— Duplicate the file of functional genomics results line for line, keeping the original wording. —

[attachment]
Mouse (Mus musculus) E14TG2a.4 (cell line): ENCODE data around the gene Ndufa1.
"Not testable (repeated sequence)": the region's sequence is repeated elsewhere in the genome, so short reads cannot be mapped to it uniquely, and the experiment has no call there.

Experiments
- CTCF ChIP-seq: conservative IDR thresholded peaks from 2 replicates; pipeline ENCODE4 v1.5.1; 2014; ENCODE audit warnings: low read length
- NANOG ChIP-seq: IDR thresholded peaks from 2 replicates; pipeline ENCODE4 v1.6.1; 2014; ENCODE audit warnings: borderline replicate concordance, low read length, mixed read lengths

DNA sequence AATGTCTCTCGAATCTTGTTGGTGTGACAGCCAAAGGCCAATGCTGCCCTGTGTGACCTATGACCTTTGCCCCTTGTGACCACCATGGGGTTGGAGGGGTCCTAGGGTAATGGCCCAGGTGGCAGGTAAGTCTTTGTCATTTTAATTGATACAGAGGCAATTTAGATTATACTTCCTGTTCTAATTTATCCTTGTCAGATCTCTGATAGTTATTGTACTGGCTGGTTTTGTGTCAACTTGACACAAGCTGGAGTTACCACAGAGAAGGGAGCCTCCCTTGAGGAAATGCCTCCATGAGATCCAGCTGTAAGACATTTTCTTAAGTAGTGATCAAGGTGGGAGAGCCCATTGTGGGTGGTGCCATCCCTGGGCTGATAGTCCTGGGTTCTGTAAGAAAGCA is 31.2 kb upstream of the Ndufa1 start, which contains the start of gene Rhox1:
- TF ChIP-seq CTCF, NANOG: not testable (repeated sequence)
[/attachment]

Mouse (Mus musculus) E14TG2a.4 (cell line): ENCODE data around the gene Ndufa1.
"Not testable (repeated sequence)": the region's sequence is repeated elsewhere in the genome, so short reads cannot be mapped to it uniquely, and the experiment has no call there.

Experiments
- CTCF ChIP-seq: conservative IDR thresholded peaks from 2 replicates; pipeline ENCODE4 v1.5.1; 2014; ENCODE audit warnings: low read length
- NANOG ChIP-seq: IDR thresholded peaks from 2 replicates; pipeline ENCODE4 v1.6.1; 2014; ENCODE audit warnings: borderline replicate concordance, low read length, mixed read lengths

DNA sequence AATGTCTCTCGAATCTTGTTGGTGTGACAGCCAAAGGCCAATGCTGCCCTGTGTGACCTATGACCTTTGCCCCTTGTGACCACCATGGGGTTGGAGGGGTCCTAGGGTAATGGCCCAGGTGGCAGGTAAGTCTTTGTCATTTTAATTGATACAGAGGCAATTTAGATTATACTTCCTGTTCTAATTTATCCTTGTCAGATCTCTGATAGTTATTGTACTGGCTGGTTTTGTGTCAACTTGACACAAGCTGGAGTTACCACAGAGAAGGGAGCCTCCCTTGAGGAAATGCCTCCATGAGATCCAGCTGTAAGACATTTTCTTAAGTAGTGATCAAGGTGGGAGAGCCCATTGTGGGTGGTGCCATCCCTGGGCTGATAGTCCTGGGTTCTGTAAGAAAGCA is 31.2 kb upstream of the Ndufa1 start, which contains the start of gene Rhox1:
- TF ChIP-seq CTCF, NANOG: not testable (repeated sequence)